FIG. 1 is a top plan view of an elevator safety brake shoe including the detecting and signaling apparatus according to the present invention;
FIG. 2 is a view similar to the FIG. 1 showing the reaction of the apparatus in the case of breakage of a brake pressure spring;
FIG. 3 is a view similar to the FIG. 2 showing an alternative position sensor;
FIG. 4 is an enlarged fragmentary view of a microswitch shown in the FIG. 2; and
FIG. 5 is an enlarged fragmentary view of another alternative position sensor.
Shown in the FIG. 1 is an entire elevator safety disk brake including the detection and signaling apparatus according to the present invention. A support angle 14 is affixed to a not illustrated hoisting machine and has a pair of king pins 3 and 4 extending from a longer arm thereof. A pair of brake levers 1 and 2 are rotatably mounted on the pins 3 and 4 respectively and each lever has shorter leg and a longer leg extending from the respective pin. Attached to the shorter leg of each of the levers 1 and 2 are a pair of brake shoes 5 and 6, respectively, with opposed brake linings 7 and 8, respectively. The longer legs of the brake levers 1 and 2 are spread apart by means of two brake pressure springs 17 and 18 whereby the brake shoes 5 and 6 with their brake linings 7 and s are pressed against both sides of a brake disk 13 and exert a braking torque.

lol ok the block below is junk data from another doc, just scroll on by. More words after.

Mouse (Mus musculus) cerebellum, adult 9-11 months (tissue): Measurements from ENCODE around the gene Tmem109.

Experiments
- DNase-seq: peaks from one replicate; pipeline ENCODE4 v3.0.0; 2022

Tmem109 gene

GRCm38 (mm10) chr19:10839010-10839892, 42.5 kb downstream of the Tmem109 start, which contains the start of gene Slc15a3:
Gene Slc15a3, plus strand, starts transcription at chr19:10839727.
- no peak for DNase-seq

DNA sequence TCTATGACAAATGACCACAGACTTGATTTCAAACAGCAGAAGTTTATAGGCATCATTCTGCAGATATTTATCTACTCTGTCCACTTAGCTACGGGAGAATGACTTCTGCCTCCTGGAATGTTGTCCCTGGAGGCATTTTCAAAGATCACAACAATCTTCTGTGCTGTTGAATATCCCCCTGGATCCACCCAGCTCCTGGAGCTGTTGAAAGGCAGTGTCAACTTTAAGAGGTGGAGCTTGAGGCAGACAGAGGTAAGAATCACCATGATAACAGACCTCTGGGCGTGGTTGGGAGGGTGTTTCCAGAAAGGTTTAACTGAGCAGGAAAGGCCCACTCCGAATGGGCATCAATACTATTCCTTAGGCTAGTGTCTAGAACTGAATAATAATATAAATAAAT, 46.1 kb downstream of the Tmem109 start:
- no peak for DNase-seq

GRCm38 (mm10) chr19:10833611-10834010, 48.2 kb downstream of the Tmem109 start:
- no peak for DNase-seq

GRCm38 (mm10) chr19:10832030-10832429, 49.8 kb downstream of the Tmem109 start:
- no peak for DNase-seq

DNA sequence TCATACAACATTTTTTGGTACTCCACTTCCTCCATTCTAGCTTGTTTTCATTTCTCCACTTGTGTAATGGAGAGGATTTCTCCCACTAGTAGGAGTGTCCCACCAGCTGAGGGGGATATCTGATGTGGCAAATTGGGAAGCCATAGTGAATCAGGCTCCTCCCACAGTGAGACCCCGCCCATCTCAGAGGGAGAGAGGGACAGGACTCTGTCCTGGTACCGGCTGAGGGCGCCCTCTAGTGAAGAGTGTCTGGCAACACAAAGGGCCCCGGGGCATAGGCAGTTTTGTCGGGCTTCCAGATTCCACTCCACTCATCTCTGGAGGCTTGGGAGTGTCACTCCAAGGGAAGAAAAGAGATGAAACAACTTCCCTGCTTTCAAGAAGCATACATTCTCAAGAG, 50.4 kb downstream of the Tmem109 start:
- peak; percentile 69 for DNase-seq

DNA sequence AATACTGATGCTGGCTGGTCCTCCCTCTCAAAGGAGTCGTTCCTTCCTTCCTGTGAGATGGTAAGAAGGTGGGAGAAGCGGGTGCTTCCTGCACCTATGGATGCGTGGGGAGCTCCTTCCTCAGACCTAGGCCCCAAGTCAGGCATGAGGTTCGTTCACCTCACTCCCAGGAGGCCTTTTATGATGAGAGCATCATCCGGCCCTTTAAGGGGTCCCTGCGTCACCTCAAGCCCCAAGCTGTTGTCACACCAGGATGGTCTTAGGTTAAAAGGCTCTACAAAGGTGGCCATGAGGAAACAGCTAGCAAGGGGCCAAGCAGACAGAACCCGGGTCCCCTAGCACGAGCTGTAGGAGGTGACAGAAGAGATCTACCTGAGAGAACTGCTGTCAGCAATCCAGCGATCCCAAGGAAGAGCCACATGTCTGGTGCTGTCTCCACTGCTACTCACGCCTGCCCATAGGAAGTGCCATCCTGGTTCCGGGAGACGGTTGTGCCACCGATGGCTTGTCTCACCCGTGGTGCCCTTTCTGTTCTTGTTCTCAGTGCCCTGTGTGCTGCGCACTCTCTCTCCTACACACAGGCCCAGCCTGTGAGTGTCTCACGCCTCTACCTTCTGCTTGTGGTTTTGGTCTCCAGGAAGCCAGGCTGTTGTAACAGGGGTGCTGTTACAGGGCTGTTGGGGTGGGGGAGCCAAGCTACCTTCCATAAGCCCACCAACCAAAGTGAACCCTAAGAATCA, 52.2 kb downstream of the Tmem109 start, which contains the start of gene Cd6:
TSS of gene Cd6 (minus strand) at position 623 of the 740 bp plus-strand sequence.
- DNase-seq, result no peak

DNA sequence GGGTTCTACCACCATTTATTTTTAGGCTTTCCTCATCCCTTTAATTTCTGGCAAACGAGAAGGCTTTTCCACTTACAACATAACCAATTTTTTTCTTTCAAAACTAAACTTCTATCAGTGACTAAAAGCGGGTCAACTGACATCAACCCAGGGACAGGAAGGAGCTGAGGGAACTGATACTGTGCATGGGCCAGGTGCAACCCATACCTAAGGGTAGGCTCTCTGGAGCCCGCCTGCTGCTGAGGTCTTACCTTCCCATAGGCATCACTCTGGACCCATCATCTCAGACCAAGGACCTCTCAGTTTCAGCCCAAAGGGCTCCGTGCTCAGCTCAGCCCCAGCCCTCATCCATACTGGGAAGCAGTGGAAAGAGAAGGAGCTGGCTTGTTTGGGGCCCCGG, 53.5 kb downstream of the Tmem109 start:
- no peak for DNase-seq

The brake pressure springs 17 and 18 are retained at outer ends in round indentations or recesses formed in the longer legs of the brake levers 1 and 2 and are retained at inner ends by a two-sided spring stop shoulder 26, which shoulder is located at the right end of a spring centering bolt 25. The spring centering bolt 25 is guided movably through a bore hole 29 formed in a shorter arm of the support angle 14 and fixed there. On the side of the bore hole 29 opposite the lever 1, a double nut 23 threadably engages the bolt 25 and retains a spring washer 21 against the support angle 14. On the side of the bore hole 29 adjacent to the lever 1, a nut 24 threadably engages the bolt 25 and retains a spring washer 22 against the support angle 14. Serving to release the brake is a braking magnet 15 attached with a screw bolt 19 to the brake lever 1 and an anchoring plate 16 attached with a screw bolt 20 to the brake lever 2 and attracted by the braking magnet 15.